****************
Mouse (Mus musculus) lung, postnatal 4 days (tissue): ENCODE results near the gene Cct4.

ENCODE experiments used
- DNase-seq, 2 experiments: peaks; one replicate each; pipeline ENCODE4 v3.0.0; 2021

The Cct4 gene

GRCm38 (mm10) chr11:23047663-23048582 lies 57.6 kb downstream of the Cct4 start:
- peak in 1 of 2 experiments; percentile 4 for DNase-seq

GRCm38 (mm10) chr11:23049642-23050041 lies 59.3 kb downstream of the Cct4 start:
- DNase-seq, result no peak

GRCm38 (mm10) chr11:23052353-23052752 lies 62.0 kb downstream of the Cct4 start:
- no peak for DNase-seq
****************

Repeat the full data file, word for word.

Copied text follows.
Mouse (Mus musculus) lung, postnatal 4 days (tissue): ENCODE results near the gene Cct4.

ENCODE experiments used
- DNase-seq, 2 experiments: peaks; one replicate each; pipeline ENCODE4 v3.0.0; 2021

The Cct4 gene

GRCm38 (mm10) chr11:23047663-23048582 lies 57.6 kb downstream of the Cct4 start:
- peak in 1 of 2 experiments; percentile 4 for DNase-seq

GRCm38 (mm10) chr11:23049642-23050041 lies 59.3 kb downstream of the Cct4 start:
- DNase-seq, result no peak

GRCm38 (mm10) chr11:23052353-23052752 lies 62.0 kb downstream of the Cct4 start:
- no peak for DNase-seq